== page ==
We’re at the Heart of America banquet and it’s time for Peter’s speech. Peter has been instructed (by Humphrey, of course) to talk up the role Heart of America’s donations played in making his case possible. After introducing Peter, Humphrey gives him a check for $7500—to much applause. Peter explains the basics of the Supreme Court case in about ten minutes, and then thanks the donors present at the banquet. “Thanks to your generosity, Heart of America has raised over $600,000 to support this case,” Peter began.
“With this generous check I received tonight,” Peter continued, “nearly $30,000 of the amount raised has been received by my office to pay for the expenses of this case. I am sure that Mr. Humphrey will tell all of you all the wonderful things he has been able to accomplish for Heart of America with the balance of the money.”
Humphrey is, of course, freaking out. After starting another song, he confronts Peter.
“What are you doing? You ingrate! You don’t know what you are talking about!” he whispered with forcible anger.
“It’s all in this package I got from your girl, Cindy Walters. She sent it to me here at the hotel.”
“That little bleached-blond bimbo!” Humphrey exclaimed. “What am I going to say now?”
“Try the truth,” Peter said. “But suit yourself. Gwen and I are leaving.”
Oh my god so much sexism. First Peter, referring to Cindy as Humphrey’s “girl.” Then Humphrey, calling Cindy a “bleached-blond bimbo.” It’s interesting to note the different kinds of sexism at play here. Farris would probably admit that Humphrey is sexist (or maybe he’d just say he “takes advantage of” women or “doesn’t respect women” in their God-given role or something to that effect). But think of all the remarks Peter has made about Gwen. Even his comment that with her looks,t hey should win the Supreme Court 9-0 was uncomfortable.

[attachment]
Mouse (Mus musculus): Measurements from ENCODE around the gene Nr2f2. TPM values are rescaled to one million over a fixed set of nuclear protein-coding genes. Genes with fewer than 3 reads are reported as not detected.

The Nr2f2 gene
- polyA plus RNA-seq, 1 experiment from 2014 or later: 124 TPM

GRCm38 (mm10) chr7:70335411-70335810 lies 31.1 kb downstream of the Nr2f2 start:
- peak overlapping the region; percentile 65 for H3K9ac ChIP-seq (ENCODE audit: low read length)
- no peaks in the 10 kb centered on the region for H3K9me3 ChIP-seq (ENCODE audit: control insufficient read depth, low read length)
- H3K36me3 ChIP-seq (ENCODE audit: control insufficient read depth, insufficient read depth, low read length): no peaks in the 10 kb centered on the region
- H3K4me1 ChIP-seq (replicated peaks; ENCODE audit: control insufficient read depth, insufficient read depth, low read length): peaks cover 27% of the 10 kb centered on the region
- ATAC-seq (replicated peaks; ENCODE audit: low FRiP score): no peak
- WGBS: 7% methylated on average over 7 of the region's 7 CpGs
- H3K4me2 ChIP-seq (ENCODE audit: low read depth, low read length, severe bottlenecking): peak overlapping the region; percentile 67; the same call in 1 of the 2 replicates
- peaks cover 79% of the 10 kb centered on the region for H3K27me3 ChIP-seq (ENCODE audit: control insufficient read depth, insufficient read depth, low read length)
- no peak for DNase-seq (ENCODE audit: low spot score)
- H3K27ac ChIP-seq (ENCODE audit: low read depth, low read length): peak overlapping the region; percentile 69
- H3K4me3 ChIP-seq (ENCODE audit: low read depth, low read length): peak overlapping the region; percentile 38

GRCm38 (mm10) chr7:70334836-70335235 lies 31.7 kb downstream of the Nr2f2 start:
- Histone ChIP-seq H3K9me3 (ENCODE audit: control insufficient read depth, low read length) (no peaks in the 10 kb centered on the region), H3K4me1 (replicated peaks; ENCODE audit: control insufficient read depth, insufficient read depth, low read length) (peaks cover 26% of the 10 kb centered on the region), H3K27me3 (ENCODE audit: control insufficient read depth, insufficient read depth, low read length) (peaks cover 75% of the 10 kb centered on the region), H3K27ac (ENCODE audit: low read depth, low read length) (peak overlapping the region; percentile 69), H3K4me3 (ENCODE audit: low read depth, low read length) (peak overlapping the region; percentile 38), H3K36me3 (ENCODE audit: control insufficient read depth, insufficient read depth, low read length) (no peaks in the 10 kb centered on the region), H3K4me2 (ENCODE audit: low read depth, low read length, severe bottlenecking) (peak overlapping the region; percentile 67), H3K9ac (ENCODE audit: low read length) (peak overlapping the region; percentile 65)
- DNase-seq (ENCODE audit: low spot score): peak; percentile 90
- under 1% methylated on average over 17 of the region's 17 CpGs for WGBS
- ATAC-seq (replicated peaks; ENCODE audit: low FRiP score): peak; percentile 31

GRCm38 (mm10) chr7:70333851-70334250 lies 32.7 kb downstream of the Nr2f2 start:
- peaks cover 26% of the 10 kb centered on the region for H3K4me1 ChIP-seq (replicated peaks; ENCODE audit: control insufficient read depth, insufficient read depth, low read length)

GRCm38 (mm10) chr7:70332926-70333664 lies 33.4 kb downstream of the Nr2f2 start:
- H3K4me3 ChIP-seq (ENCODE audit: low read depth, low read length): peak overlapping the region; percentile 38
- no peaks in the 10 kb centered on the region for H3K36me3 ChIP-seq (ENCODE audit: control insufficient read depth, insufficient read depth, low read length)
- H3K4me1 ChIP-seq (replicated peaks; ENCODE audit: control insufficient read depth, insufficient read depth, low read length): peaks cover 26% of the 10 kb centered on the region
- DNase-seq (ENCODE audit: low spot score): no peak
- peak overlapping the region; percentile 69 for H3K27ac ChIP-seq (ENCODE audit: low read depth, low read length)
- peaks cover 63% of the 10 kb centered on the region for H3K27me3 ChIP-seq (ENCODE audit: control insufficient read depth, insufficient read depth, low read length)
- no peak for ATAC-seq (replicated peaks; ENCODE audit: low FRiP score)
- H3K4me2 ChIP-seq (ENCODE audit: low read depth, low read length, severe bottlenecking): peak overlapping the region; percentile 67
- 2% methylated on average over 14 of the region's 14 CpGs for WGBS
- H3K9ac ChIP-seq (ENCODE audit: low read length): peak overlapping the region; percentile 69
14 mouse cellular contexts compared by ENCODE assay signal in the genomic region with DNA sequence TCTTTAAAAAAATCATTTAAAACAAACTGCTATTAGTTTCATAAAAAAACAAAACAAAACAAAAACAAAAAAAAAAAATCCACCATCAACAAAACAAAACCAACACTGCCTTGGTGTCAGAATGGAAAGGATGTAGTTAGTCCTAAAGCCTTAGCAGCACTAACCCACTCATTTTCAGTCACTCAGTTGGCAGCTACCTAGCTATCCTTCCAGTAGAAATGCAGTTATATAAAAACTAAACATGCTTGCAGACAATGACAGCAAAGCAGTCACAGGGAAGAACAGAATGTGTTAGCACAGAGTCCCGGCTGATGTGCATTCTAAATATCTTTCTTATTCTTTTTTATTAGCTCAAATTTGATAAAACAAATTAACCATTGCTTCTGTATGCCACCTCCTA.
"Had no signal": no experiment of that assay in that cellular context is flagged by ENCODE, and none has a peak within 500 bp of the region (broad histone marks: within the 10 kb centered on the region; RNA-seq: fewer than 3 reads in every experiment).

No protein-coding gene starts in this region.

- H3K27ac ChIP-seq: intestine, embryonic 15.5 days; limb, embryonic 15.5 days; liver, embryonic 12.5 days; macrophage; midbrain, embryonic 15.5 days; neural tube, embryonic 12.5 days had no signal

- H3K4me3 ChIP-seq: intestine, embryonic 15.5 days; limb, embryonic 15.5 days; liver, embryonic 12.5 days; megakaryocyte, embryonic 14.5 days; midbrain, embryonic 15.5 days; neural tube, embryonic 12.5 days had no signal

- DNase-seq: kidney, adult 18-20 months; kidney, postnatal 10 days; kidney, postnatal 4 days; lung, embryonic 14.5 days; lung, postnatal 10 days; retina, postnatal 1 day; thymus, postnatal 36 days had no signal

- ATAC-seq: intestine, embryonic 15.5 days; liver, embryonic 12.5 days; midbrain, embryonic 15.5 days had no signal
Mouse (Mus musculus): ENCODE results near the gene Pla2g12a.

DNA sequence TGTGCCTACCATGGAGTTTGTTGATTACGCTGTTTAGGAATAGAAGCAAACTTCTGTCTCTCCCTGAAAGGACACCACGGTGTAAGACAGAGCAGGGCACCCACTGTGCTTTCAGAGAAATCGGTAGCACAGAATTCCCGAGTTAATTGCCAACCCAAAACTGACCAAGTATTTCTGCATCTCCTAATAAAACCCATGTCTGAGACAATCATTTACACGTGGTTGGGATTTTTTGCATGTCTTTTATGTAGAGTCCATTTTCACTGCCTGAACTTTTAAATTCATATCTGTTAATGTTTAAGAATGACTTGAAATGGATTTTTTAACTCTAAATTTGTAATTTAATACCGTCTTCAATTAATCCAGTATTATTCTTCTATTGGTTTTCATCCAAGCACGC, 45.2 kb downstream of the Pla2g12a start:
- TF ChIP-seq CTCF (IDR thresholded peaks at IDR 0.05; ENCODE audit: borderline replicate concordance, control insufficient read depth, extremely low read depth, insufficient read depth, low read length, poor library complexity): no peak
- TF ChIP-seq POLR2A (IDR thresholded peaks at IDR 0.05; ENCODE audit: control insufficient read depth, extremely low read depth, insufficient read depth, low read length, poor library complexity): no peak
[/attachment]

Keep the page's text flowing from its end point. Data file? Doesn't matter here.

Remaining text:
Sexism doens’t have to be overt, in-your-face, and obvious for it to have an effect. Peter may not be going around calling women “bleached-blond bimbos”—though he came close when he was angry with Gwen earlier in the book—but his use of the term “girl” to refer to Humphrey’s secretary makes it crystal clear that he’s sexist nonetheless. I am suddenly curious whether Farris would ever hire a female lawyer to his practice. He has Sally, his secretary/office manager. Gender has always seemed to affect the way he looks at Gail. Actually, I have a way to check this, of sorts.
Of the twelve listed on HSLDA’s attorneys page, only one is a woman—and she became a lawyer after spending twenty years homeschooling her children, which probably puts her on Farris’s “safe woman” list, much like the female psychologist earlier in this book, who had raised her children before going back to school, thus earning Farris’ (and Peter’s) fervent praise. Further, this female lawyer—the only one listed on HSLDA’s attorneys page—is listed as “of counsel” rather than as a staff attorney like the others. Peter is Farris’s stand-in in this book, and HSLDA is Farris’s practice.
Anyway, Peter and Gwen head out, but not before the McElliot (whom Farris constantly calls “the Congressman”) whispered to Peter:
“The board will look into this at our next meeting in June. I’ve wondered about this Humphrey. Can you leave me your package?”
Peter nodded and handed it over.
“Thanks for doing this,” McElliot whispered. “It’s a little embarrassing, but well-done.”